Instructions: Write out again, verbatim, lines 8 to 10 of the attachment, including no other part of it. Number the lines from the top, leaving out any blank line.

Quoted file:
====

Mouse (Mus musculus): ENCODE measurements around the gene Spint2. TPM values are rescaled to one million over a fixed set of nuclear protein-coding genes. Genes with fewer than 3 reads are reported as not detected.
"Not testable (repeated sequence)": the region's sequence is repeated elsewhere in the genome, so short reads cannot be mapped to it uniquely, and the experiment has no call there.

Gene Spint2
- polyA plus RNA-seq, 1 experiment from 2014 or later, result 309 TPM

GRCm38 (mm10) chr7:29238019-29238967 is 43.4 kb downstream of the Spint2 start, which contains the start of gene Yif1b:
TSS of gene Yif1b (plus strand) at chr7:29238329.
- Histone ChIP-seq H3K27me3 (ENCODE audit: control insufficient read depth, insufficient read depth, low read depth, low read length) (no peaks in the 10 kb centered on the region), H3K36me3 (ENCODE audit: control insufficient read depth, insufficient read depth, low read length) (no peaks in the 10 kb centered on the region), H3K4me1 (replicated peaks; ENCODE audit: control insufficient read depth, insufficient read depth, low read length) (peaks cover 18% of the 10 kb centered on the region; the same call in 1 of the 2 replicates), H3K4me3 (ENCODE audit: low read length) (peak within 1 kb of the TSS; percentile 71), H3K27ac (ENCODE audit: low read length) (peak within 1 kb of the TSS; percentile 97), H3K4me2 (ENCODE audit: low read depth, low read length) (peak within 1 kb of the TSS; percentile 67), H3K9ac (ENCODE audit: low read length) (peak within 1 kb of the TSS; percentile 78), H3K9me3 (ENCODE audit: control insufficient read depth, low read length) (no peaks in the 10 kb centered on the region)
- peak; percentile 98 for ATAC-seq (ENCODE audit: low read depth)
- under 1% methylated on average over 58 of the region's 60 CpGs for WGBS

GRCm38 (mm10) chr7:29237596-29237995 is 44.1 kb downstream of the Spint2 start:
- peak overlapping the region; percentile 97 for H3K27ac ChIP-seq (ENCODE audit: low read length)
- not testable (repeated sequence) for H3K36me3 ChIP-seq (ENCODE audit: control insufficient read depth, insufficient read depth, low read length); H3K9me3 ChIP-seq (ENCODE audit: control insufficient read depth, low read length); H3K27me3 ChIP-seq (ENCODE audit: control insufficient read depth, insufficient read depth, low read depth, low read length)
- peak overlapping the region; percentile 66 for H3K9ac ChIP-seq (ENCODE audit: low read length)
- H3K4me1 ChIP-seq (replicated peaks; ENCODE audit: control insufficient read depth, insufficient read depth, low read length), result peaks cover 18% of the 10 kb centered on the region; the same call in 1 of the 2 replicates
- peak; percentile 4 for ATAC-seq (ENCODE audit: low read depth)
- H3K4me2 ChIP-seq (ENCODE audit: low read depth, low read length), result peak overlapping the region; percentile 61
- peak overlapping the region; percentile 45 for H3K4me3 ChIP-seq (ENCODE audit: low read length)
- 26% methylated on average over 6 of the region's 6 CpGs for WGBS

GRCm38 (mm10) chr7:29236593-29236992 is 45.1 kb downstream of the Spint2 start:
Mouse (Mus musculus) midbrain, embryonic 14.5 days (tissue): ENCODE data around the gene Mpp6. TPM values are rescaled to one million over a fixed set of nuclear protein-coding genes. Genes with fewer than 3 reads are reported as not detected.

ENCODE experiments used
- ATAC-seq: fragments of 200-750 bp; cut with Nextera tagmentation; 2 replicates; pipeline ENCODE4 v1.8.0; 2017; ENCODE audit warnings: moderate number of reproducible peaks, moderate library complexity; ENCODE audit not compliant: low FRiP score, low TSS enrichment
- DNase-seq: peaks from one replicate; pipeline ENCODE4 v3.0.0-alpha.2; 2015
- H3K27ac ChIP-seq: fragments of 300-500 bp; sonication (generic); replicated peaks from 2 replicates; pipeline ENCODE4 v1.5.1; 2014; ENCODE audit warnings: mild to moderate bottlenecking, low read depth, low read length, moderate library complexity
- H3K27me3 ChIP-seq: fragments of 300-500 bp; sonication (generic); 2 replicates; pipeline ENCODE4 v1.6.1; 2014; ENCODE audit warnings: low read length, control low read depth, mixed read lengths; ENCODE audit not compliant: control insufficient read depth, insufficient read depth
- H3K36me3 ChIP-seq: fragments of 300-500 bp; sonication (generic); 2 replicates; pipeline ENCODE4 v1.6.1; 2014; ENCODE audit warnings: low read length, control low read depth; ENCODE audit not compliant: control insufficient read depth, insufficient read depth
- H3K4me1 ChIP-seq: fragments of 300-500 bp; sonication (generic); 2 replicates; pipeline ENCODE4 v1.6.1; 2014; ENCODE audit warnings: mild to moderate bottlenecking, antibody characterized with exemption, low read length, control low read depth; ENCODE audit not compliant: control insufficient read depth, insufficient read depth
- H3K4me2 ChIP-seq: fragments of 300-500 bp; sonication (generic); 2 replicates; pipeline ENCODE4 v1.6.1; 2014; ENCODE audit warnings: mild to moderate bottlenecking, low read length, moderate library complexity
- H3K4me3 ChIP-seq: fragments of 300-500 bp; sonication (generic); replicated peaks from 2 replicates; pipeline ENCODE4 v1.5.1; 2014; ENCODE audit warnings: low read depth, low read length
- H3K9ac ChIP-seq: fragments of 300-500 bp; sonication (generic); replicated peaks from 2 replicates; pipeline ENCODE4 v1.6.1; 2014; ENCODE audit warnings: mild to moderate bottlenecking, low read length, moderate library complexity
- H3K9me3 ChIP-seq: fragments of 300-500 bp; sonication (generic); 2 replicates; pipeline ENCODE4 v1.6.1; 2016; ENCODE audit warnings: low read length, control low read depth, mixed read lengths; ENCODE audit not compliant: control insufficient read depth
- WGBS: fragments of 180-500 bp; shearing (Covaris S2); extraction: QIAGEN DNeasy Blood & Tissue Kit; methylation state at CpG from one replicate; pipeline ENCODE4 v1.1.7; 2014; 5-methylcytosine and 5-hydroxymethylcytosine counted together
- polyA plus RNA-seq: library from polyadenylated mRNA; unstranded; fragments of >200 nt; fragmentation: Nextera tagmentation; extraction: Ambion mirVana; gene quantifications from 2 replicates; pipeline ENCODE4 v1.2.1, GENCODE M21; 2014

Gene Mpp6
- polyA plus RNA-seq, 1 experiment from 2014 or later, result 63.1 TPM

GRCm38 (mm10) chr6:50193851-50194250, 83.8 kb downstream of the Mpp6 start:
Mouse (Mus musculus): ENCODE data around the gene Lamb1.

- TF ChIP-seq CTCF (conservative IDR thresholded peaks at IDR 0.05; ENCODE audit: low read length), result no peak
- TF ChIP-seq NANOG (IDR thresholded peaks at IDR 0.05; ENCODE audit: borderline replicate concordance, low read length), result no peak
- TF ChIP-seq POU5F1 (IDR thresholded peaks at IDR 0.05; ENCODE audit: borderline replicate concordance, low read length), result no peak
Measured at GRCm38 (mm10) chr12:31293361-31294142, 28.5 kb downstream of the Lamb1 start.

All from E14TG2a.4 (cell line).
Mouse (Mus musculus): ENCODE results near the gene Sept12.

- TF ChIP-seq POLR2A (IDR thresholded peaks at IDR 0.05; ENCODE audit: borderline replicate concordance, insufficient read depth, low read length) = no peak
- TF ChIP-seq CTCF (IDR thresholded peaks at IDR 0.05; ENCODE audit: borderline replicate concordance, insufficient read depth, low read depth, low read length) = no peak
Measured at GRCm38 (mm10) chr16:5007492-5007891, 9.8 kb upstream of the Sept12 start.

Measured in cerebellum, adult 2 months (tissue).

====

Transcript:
- peak; percentile 98 for ATAC-seq (ENCODE audit: low read depth)
- under 1% methylated on average over 58 of the region's 60 CpGs for WGBS

GRCm38 (mm10) chr7:29237596-29237995 is 44.1 kb downstream of the Spint2 start: